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The Final Resting Place Of Star Trek's Nichelle Nichols Couldn't Be More Perfect

The late Nichelle Nichols has long been lauded for her groundbreaking role as Lieutenant Nyota Uhura on the original "Star Trek" series and subsequent films, with the actress even recalling how she was about to resign from the show when none other than Dr. Martin Luther King Jr. convinced her not to. "Don't you understand what this man [Gene Roddenberry] has achieved? ... For the first time on television, we will be seen as we should be, seen every day as intelligent, quality, beautiful people who can sing, dance, and can go into space. Who can be lawyers, who can be teachers, who can be professors... and yet you don't see it on television until now." Nichols recalled to the Television Academy Foundation of King's words.

After the series ended, NASA asked Nichols if she would manage a public relations campaign for NASA to help the agency diversify and convince more women, people of color, and people from different socioeconomic backgrounds to apply. She agreed, and 1978's newest astronauts included Guy Bluford and Dr. Sally Ride, respectively the first Black American and the first American woman in space (via NASA.gov). Her dedication to getting women and minorities into space was impressive, making her final resting place all the more perfect.

Nichelle Nichols' ashes are headed to deep space

Nichelle Nichols' son Kyle Johnson has donated a portion of her ashes to be launched into space aboard the appropriately named Vulcan Rocket on the Enterprise Flight. The first Celestis Voyager Service is expected to launch by the end of 2022, and fans are encouraged to go to the Celestis website to send a tribute message or photo to be included on the MindFile, which will be launched along with the Enterprise Flight. According to Celestia, a portion of the proceeds will go to the recently created Nichelle Nichols Foundation, to "continue her legacy to inspire the next generation to aim for the stars and lead us closer to Gene Roddenberry's vision of the future," per SpaceRef.com.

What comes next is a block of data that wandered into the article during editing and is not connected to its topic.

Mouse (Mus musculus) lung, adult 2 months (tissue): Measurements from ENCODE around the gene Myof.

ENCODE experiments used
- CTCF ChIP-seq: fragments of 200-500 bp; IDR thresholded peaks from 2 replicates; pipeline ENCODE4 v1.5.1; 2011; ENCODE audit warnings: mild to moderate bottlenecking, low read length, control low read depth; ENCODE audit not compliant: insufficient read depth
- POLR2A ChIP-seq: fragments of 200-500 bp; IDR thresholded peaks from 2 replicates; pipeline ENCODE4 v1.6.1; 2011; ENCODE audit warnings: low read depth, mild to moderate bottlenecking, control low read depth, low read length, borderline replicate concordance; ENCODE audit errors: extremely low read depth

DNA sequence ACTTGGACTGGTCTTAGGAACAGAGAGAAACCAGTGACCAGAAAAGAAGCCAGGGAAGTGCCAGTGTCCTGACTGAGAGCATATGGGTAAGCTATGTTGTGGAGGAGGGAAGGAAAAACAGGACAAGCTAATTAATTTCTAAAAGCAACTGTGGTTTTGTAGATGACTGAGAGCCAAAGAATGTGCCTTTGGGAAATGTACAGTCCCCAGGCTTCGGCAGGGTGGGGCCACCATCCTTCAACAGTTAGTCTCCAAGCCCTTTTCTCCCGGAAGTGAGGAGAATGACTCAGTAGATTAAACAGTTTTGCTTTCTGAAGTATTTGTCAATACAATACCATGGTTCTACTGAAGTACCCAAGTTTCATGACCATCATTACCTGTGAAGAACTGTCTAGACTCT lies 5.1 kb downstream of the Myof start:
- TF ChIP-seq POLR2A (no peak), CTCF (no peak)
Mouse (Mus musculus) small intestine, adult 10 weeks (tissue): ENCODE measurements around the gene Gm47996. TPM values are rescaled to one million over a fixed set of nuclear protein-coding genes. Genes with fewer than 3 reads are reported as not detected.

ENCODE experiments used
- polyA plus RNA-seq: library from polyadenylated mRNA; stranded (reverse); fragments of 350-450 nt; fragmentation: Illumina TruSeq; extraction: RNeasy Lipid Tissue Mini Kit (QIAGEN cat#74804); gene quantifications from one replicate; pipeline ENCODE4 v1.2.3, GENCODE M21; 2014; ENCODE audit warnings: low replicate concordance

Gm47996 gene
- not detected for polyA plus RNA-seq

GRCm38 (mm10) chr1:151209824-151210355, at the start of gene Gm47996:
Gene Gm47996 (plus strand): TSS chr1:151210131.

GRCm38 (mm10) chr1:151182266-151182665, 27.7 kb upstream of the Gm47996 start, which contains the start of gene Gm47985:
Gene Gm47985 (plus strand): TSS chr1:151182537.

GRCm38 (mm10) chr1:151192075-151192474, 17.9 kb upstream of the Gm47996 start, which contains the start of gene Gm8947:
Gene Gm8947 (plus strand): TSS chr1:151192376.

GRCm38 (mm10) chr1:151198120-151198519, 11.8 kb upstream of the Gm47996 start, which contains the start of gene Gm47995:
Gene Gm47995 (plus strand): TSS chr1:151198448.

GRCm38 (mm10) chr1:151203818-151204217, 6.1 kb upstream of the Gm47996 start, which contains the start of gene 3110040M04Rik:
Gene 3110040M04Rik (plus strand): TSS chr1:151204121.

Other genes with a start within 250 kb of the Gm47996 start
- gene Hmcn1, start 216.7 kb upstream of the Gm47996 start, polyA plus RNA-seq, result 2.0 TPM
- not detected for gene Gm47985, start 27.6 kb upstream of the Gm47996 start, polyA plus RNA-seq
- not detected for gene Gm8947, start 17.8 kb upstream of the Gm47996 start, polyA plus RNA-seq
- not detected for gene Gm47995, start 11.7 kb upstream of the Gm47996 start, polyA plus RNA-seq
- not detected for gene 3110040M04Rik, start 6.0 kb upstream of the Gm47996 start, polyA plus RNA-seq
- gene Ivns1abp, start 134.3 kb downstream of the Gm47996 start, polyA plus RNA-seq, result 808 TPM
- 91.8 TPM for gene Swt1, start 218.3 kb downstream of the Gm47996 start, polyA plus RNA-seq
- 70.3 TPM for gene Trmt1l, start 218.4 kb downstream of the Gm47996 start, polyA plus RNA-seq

Heading to space on the Enterprise Flight with Nichols' ashes will be those of "Star Trek" creator Gene Roddenberry and his wife Majel, and James Doohan, best known as Montgomery "Scotty" Scott in the original series and films alongside Nichols. Also aboard will be the ashes of acclaimed VFX pioneer Douglas Trumbull, best known for his work on "Star Trek: The Motion Picture," "Blade Runner," and "Close Encounters of the Third Kind," and the ashes of astronauts Phil Chapman and L. Gordon Cooper Jr.

Speaking about the launch, Johnson told TMZ, "I'm sure she would have much preferred to go on the shuttle, but this was a pretty close second."